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Pay for Performance and Compensation Inequality: Evidence from the ECEC

Listed author(s):
  • Maury Gittleman,


    (U.S. Bureau of Labor Statistics)

  • Brooks Pierce,


    (U.S. Bureau of Labor Statistics)

It is well known that earnings inequality in the United States has been on the rise over the last three decades. Compensation inequality, while much less studied, has been moving upward as well. Motivated in part by an attempt to explain a widening of inequality in the upper part of the distribution, Lemieux, MacLeod and Parent (2009) investigated the relationship between the use of performance pay schemes and wage inequality using the Panel Study of Income Dynamics. Viewing such a contractual arrangement as a channel through which rising demand for skill is translated into increased inequality, they estimated that pay for performance accounts for about one-fifth of the growth in the variance of male wages between the late 1970s and the early 1990s, and for almost all of the increase in wage inequality in the top quintile during the same period. In this paper, we also assess the relationship between performance pay and inequality, making a number of different contributions to the literature. First, the dataset we use, the Bureau of Labor Statistics’ Employee Costs for Employee Compensation (ECEC), allows us to look at a much broader concept of pay than that used by LMP, which consists largely of hourly earnings inclusive of performance pay (bonuses, piece-rates and commissions). It is important to relate methods of pay to total compensation because any effects noted on wages may be offset or amplified when one moves to broader definitions of compensation. Second, there are numerous types of bonuses, not all of which fall under the rubric of pay for performance. While LMP are forced by the limitations in the PSID to treat all types of bonuses as being the same, in some of our analyses, we are able to distinguish among them. Third, while the LMP analysis ends in the mid-1990s, our investigation is of a more recent time period, 1994 to 2010. Finally, allowing greater precision in our estimates, our dataset is significantly larger than the PSID. Our results suggest that while the presence of performance pay jobs is associated with higher levels of inequality, such jobs have made only a modest contribution toward an increase in inequality in the period under study.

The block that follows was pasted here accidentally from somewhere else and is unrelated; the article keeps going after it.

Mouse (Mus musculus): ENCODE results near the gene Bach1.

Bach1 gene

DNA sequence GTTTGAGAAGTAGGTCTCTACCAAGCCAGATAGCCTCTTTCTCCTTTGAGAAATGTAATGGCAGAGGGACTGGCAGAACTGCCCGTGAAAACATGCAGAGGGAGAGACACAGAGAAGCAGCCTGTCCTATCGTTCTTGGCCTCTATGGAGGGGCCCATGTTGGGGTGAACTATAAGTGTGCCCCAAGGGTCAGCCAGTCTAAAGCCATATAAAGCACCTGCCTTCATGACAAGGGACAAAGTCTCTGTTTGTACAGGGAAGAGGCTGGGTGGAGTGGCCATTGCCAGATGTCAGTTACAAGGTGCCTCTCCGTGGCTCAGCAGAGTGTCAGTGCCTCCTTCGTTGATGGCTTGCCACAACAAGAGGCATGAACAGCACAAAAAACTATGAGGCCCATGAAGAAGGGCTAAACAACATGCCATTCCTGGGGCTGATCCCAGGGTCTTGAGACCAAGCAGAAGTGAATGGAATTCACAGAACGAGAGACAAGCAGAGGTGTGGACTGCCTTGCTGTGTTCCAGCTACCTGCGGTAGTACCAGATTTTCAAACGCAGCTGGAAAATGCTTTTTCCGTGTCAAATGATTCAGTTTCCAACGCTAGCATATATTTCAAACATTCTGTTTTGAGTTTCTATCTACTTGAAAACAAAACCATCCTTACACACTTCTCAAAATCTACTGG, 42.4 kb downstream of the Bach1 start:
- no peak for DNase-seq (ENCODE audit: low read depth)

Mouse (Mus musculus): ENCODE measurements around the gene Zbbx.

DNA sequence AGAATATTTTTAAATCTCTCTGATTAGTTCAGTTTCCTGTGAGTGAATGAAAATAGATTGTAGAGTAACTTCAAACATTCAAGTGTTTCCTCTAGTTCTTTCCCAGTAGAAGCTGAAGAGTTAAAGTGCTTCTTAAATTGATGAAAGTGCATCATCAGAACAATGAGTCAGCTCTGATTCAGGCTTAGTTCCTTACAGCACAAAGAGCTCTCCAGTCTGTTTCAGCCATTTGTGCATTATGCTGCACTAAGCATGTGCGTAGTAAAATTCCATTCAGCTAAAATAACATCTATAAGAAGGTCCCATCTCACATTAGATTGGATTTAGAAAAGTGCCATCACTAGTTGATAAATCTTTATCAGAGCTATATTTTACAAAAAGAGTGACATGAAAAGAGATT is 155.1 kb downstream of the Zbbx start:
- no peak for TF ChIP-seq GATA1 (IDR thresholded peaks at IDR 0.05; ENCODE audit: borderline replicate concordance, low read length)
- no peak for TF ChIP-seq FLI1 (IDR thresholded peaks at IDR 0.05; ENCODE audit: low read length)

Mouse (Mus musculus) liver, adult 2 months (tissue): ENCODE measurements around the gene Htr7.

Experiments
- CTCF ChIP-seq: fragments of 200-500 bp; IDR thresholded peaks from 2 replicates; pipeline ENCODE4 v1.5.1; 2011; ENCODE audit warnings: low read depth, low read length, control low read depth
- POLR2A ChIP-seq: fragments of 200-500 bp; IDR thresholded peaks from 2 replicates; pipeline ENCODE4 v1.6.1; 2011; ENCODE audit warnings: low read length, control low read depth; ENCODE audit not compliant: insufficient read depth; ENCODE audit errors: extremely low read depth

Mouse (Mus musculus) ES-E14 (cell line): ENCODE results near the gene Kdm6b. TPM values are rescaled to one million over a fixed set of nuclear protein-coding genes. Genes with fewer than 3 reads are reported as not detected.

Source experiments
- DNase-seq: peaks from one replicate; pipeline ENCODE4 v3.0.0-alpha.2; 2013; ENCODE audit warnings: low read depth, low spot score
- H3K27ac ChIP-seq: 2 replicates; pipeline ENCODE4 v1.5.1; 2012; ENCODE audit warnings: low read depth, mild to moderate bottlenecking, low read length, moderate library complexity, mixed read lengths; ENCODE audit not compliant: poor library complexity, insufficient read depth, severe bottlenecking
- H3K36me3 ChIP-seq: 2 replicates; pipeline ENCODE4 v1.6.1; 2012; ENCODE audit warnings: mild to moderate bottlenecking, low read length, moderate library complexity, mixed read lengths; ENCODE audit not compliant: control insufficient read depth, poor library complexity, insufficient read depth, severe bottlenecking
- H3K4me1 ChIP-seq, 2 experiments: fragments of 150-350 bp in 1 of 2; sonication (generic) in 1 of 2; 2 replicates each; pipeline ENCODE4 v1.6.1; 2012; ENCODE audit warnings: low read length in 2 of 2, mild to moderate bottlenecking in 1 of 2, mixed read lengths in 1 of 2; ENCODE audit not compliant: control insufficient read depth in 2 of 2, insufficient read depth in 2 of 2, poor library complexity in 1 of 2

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Paper provided by U.S. Bureau of Labor Statistics in its series Working Papers with number 465.

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Length: 38 pages
Date of creation: Sep 2013
Handle: RePEc:bls:wpaper:ec130060
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References listed on IDEAS
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  1. John S. Heywood & Daniel Parent, 2012. "Performance Pay and the White-Black Wage Gap," Journal of Labor Economics, University of Chicago Press, vol. 30(2), pages 249-290.
  2. Jon Bakija & Adam Cole & Bradley Heim, 2008. "Jobs and Income Growth of Top Earners and the Causes of Changing Income Inequality: Evidence from U.S. Tax Return Data," Department of Economics Working Papers 2010-22, Department of Economics, Williams College, revised Jan 2012.
  3. Charles Brown, 1992. "Wage Levels and Method of Pay," RAND Journal of Economics, The RAND Corporation, vol. 23(3), pages 366-375, Autumn.
  4. Lazear, Edward P, 1986. "Salaries and Piece Rates," The Journal of Business, University of Chicago Press, vol. 59(3), pages 405-431, July.
  5. Juhn, Chinhui & Murphy, Kevin M & Pierce, Brooks, 1993. "Wage Inequality and the Rise in Returns to Skill," Journal of Political Economy, University of Chicago Press, vol. 101(3), pages 410-442, June.
  6. K. Sommerfeld, 2013. "Higher and higher? Performance pay and wage inequality in Germany," Applied Economics, Taylor & Francis Journals, vol. 45(30), pages 4236-4247, October.
  7. Maury Gittleman & Brooks Pierce, 2011. "Inter-Industry Wage Differentials Job Content and Unobserved Ability," ILR Review, Cornell University, ILR School, vol. 64(2), pages 356-374, January.
  8. Maury Gittleman & Brooks Pierce, 2012. "Compensation for State and Local Government Workers," Journal of Economic Perspectives, American Economic Association, vol. 26(1), pages 217-242, Winter.
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